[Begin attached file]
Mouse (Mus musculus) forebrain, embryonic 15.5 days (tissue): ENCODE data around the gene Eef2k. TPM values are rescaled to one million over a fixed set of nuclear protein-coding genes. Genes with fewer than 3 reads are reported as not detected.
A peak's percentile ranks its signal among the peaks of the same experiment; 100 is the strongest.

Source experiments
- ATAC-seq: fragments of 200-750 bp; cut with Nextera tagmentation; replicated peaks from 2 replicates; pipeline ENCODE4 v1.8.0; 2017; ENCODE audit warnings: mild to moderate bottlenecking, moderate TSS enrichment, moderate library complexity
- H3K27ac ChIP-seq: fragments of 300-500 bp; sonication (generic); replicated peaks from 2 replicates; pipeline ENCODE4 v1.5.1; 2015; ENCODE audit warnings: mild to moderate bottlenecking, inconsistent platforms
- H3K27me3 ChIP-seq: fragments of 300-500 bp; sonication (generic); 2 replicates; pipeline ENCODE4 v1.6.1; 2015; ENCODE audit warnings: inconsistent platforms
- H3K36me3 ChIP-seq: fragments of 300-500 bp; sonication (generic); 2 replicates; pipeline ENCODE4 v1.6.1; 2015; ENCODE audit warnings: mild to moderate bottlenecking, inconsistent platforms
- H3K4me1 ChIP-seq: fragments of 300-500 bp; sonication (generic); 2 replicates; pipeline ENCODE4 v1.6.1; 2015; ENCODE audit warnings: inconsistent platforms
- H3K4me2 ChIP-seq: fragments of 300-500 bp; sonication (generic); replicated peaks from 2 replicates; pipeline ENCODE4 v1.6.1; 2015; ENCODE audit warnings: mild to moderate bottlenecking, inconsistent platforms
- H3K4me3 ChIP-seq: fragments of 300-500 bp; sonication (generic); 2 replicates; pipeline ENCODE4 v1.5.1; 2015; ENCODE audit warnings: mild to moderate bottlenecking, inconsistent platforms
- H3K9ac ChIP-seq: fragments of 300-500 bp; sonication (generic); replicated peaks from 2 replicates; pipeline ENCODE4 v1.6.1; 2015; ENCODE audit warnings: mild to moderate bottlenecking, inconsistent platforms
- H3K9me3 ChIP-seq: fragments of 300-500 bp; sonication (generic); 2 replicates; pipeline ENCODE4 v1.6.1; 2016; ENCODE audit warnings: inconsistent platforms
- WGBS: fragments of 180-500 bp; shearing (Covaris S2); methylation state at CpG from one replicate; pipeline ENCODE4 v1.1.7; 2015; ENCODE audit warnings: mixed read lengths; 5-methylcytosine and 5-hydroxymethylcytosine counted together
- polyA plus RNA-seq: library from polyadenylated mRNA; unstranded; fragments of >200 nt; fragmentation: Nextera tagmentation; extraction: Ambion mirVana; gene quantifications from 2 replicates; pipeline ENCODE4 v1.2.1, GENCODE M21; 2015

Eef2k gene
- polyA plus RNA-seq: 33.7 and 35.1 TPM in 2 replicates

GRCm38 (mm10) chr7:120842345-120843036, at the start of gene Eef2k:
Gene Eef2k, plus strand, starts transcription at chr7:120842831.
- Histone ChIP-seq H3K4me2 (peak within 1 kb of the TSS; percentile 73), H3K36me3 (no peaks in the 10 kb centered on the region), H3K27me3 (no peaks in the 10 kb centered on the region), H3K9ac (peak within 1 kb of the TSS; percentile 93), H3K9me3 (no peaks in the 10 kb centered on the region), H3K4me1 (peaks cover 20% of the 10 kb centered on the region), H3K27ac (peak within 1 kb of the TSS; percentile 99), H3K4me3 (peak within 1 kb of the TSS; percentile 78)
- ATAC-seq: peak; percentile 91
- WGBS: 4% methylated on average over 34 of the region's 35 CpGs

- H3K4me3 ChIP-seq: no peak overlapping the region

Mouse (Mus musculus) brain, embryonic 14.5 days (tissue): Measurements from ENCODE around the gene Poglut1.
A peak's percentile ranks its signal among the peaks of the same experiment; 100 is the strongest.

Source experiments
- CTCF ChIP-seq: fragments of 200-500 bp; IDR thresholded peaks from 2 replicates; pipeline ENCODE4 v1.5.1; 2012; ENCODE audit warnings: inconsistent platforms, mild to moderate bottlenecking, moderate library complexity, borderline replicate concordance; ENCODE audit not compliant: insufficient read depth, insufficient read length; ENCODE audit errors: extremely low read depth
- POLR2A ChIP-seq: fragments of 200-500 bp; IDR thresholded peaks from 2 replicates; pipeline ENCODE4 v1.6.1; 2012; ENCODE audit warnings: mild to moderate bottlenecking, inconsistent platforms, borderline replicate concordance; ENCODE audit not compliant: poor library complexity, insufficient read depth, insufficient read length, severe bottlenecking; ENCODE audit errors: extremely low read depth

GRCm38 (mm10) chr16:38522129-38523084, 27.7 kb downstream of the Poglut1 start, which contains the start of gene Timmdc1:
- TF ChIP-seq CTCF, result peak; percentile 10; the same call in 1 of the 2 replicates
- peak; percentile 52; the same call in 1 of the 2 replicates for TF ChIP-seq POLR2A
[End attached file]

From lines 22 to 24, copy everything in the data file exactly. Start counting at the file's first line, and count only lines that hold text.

- H3K4me3 ChIP-seq: no peak overlapping the region

Mouse (Mus musculus) brain, embryonic 14.5 days (tissue): Measurements from ENCODE around the gene Poglut1.
A peak's percentile ranks its signal among the peaks of the same experiment; 100 is the strongest.